When I first started making art, I used to draw works that I couldn’t agree with. None of them were straightforward or convincing. I would look at them the next morning and think, “This is a bad work. I think the reason why my works are not convincing is because I am lying.
I’m actually quite a person who cares about a lot of things: my age, my social relationships with the people around me, the era I live in, my gender, etc. When I made up my mind to forget all that and try to draw, I was able to create a good work. When I decided to forget about all that, I was able to create a good piece of work, one that I felt was true even years later.
Many of your works are based on the theme of life itself, but is that because you want to create something universal?
-Yes, that may be the case. I think universality and truthfulness are important.
People who buy your work will look at it every day, and they would not like it if there were any lies in it. Art has the aspect of providing the viewer with a perspective, or a way of looking at things. If there is a painting with a message that says, “You should die right now,” the viewer will accept it without question. I believe that doing something that is not true is harmful to the world, and I want to create works that are believable and that harmonize with reality by accepting them.
Jizo of Light (orange,blue,green,purple)》2020, acrylic on wood, 1,300×450mm
Among your works, many of them are related to life and death, aren’t they?
-Perhaps it’s because issues related to this are the most pressing. This year in particular, I think the entire planet has never been more conscious about death than in 2020. My acquaintance’s partner passed away, and I think it’s a feeling that is shared by all of us in society, as we lose someone close to us, or feel afraid that our own lives are in danger. I think that this is a feeling that is shared by all of us in society.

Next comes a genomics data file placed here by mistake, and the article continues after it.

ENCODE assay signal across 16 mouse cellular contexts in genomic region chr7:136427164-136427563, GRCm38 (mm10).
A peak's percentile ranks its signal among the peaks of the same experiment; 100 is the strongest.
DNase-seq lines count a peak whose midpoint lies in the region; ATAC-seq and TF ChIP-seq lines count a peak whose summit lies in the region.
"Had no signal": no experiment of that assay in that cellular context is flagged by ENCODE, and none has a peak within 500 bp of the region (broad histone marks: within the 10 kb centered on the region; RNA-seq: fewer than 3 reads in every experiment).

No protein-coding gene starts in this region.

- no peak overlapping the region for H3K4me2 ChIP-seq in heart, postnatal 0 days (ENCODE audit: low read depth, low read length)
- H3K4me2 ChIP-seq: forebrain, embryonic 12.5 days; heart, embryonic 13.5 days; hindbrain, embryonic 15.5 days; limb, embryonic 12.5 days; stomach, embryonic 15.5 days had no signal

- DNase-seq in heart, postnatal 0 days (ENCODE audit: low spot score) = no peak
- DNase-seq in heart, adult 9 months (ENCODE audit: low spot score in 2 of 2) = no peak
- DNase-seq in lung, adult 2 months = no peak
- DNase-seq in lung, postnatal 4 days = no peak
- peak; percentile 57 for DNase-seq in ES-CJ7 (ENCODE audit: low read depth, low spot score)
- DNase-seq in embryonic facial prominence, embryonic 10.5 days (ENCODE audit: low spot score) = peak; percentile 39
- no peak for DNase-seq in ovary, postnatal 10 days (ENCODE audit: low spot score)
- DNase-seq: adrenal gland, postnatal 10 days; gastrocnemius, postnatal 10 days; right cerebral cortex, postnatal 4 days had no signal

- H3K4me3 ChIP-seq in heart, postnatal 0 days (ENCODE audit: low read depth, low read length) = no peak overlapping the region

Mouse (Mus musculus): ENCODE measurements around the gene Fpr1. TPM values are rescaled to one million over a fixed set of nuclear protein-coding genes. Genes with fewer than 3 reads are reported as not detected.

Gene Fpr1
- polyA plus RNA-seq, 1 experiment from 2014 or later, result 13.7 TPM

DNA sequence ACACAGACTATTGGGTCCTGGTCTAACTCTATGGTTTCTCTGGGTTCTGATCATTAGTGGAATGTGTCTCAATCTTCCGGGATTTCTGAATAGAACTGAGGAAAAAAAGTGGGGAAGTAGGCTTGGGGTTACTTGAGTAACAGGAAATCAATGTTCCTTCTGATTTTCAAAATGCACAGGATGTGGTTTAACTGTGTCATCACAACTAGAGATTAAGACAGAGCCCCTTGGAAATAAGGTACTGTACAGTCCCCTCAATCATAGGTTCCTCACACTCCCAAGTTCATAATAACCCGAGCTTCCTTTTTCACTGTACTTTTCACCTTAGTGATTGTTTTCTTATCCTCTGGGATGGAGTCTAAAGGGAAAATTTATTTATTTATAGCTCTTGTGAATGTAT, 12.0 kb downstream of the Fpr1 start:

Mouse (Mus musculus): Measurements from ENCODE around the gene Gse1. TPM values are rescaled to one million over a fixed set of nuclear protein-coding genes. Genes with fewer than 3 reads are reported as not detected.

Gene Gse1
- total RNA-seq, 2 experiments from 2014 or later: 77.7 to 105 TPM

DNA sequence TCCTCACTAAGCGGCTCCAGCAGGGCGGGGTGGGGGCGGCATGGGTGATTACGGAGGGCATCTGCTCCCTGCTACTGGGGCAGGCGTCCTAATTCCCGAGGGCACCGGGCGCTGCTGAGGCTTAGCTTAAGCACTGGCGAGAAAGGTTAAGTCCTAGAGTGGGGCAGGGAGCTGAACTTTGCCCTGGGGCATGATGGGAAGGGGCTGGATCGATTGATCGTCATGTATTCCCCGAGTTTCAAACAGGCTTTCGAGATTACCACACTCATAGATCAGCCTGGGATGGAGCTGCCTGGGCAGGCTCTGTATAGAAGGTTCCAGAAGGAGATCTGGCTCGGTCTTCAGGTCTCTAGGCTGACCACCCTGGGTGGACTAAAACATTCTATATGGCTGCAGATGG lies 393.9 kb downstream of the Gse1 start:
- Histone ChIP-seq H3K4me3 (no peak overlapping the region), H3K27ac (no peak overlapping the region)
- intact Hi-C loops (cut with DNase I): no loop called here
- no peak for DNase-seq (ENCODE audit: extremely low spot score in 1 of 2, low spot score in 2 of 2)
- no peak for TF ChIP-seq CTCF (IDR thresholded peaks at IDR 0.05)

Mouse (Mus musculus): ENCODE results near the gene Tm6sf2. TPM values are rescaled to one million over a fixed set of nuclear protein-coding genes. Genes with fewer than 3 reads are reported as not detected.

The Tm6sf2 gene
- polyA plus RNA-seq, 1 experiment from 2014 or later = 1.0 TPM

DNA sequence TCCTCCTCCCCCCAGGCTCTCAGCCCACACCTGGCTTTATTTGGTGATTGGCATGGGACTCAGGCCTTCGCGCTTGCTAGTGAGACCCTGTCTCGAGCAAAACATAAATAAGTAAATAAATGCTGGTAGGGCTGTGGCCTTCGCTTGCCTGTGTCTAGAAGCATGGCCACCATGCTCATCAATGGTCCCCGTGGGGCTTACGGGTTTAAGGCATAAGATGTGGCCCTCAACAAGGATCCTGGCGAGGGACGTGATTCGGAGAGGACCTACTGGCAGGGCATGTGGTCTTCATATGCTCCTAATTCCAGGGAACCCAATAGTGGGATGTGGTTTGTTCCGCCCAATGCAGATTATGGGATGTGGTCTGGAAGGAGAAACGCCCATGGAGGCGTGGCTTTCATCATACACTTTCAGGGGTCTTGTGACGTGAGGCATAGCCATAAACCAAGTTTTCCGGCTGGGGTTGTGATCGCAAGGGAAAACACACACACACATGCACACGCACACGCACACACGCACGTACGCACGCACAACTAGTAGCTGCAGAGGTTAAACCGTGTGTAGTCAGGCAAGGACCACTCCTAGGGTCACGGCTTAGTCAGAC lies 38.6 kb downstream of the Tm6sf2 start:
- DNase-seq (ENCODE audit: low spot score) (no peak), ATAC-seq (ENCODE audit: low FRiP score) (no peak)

There is always tragic news on the computer display or on the other side of the TV, but the world treats it as an economic or lifestyle issue. But deep down, I think people are having a hard time digesting the thought that someone has died. I think that’s what the year 2020 is all about.
In response to this, the questions of where dead people go and how we should accept death is a matter of religion, but in modern life, I feel that it is left entirely up to the individual to interpret it for themselves. As an artist, I wonder how I should tackle the division between life and death.
I’m going to have a solo exhibition next time, and I’m thinking of focusing on the “living ourselves”. Taro Okamoto said, “Art is about living,” and being alive is a privilege in the first place. That’s why in my solo exhibition, I’m planning to show works with a strong physicality, or works that celebrate life, and on the other hand, I’m thinking of dealing with the simple question, “Where did all the dead people go?
Bloom, 2020, oil on wood, 1,303 x 894mm
Do you have any goals that motivate you as you continue to create?
I feel that my hands and the mind that feels something are all there to create. So, in a sense, I want to use my production as a way of respecting the body and life that I have been given.
Also, it may be a bit presumptuous, but I simply want to make the people I am involved with as happy as possible, and I want to be involved with as many people as possible.